Abulas, Ambelam, Ambelas, Ambulas
Identification. The Abelam live in the East Sepik Province of Papua New Guinea and are divided into several subgroups; the most prominent is the Wosera, who are so named after the area they inhabit. This is the southernmost group of the Abelam. The other groups are named for geographic direction: northern, eastern, etc. The whole region is called Maprik, named after the Australian administrative post established in 1937 in the heart of Abelam territory.
Location. From the Sepik floodplains in the south the Abelam extend to the foothills of the Prince Alexander Mountains (coastal range) in the north. The Plains Arapesh living there call their neighbors in the south Abelam. The Abelam live in two ecological zones, the hills (up to about 600 to 700 meters above sea level) and the relict alluvial plains. These zones are characterized by different landforms, altitudes, annual rainfall, and soil types. In the north, the foothills are covered with thick secondary vegetation; virgin forest has almost completely disappeared due to shifting cultivation and to the high population density that was also responsible in former days for many fights and wars over land.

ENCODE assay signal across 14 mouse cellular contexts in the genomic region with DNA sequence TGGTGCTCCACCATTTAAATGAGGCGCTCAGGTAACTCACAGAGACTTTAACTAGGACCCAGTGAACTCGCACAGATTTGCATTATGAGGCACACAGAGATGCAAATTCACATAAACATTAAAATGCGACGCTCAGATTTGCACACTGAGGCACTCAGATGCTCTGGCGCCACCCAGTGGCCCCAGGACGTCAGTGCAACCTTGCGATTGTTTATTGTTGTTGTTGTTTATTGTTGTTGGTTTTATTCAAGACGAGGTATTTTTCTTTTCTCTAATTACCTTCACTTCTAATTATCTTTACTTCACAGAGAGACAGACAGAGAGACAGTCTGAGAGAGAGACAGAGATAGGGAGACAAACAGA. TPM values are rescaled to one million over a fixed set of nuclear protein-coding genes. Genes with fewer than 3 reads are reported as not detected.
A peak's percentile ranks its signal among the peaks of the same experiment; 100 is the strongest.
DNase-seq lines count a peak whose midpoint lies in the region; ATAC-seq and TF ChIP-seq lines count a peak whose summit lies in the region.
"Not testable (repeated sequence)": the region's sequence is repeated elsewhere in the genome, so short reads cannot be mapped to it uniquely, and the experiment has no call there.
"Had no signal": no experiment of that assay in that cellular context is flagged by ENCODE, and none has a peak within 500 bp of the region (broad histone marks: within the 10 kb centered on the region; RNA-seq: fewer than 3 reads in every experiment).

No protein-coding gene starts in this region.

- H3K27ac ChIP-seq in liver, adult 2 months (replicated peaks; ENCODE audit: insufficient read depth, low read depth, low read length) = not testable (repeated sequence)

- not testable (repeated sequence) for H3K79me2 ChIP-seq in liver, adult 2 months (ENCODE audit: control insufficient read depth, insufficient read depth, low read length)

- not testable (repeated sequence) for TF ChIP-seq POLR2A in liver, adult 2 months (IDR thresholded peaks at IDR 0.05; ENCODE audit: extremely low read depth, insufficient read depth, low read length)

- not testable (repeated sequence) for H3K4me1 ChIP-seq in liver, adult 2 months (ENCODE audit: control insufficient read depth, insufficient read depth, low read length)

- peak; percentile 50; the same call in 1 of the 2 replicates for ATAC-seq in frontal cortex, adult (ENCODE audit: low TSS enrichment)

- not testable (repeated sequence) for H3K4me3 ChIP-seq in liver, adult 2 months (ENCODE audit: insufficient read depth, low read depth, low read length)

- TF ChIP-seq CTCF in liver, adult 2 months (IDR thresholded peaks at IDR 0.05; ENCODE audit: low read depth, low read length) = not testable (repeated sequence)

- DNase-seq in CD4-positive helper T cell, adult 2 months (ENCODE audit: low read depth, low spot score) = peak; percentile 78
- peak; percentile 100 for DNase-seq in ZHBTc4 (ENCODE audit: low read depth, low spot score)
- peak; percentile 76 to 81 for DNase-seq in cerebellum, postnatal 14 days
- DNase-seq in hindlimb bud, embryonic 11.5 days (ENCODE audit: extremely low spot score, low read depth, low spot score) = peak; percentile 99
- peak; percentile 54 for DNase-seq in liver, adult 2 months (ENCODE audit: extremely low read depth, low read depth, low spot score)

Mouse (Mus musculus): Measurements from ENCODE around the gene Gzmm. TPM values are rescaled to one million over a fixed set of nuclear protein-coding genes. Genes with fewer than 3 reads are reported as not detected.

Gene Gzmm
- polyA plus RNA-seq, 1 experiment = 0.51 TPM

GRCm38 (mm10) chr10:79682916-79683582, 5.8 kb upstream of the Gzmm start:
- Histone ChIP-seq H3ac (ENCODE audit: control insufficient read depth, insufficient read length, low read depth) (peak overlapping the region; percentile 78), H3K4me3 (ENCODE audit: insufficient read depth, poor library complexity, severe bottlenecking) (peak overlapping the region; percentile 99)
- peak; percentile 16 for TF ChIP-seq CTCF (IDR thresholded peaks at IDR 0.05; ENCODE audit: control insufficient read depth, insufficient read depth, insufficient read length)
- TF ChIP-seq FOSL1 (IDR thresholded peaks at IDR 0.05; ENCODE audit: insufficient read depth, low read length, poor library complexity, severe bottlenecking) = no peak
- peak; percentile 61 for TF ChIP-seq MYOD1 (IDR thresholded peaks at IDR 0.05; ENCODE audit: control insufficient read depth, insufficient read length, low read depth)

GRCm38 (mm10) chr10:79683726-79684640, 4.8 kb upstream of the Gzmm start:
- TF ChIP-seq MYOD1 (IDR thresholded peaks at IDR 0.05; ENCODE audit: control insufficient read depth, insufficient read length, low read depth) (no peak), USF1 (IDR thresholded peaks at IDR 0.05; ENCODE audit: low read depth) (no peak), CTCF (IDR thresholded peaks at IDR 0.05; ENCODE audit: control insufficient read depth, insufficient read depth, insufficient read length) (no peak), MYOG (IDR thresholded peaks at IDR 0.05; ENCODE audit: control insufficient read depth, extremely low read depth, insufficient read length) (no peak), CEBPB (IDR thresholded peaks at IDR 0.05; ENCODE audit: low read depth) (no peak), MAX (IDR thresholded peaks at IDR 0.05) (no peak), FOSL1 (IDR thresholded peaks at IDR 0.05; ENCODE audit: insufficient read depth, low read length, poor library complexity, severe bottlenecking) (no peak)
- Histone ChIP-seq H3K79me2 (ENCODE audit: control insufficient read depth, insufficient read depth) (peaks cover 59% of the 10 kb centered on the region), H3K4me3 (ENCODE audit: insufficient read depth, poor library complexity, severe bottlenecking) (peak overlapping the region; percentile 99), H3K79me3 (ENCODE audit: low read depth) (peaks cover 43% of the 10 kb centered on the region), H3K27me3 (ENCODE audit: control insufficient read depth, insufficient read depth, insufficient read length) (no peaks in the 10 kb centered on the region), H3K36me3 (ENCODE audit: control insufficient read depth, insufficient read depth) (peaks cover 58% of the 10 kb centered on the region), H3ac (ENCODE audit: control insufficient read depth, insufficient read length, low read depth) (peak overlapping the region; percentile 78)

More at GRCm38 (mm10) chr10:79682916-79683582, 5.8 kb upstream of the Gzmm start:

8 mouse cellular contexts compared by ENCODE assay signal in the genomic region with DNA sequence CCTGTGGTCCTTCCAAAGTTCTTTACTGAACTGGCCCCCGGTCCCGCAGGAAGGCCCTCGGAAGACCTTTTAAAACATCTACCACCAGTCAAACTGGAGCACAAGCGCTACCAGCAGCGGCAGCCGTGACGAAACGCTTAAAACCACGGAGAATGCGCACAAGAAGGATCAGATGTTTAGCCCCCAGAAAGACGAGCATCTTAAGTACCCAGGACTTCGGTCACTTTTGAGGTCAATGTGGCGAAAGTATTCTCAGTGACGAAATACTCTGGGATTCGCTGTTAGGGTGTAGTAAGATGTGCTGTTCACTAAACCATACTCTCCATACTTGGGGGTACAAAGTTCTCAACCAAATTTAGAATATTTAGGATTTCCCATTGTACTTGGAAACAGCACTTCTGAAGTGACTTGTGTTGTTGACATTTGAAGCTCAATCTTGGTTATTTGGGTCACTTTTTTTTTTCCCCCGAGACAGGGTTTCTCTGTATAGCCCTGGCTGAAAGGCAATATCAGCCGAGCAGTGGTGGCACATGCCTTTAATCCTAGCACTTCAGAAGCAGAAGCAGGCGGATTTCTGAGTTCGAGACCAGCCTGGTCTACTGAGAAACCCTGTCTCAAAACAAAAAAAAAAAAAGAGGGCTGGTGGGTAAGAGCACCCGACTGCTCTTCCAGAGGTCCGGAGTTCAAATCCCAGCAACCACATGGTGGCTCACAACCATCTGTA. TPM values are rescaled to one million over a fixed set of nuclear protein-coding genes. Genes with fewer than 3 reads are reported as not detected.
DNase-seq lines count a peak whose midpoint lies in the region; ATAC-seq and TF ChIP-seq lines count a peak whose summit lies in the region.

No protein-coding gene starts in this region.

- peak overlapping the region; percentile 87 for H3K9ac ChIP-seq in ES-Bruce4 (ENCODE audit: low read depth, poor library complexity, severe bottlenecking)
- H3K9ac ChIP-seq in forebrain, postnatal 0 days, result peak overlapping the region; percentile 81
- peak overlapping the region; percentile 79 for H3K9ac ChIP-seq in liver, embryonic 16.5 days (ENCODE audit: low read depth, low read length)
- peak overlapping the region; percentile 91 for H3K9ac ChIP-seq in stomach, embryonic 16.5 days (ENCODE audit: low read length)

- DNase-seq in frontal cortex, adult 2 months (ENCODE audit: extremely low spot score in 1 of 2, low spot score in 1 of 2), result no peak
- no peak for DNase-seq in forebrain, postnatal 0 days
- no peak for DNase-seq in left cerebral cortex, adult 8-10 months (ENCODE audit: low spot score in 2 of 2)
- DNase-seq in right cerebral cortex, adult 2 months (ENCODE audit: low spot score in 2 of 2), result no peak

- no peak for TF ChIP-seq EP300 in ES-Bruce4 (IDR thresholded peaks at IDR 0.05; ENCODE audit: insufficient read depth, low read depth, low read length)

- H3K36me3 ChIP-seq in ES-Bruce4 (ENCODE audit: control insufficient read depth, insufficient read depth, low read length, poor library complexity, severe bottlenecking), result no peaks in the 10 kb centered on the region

Demography. The Abelam number over 40,000. Parts of the Abelam territory range, with 70 persons per square kilometer, are among the most densely populated areas in Papua New Guinea.
Linguistic Affiliation. Linguistically, Abelam forms, Together with the Iatmul, Sawos, Boiken, and Manambu, the Ndu Family of the Sepik Subphylum, which is classified as part of the Middle Sepik Stock, Sepik-Ramu Phylum. All of these language groups are located within the Sepik Basin, Except for the Boiken who have spread over the coastal range to the north coast.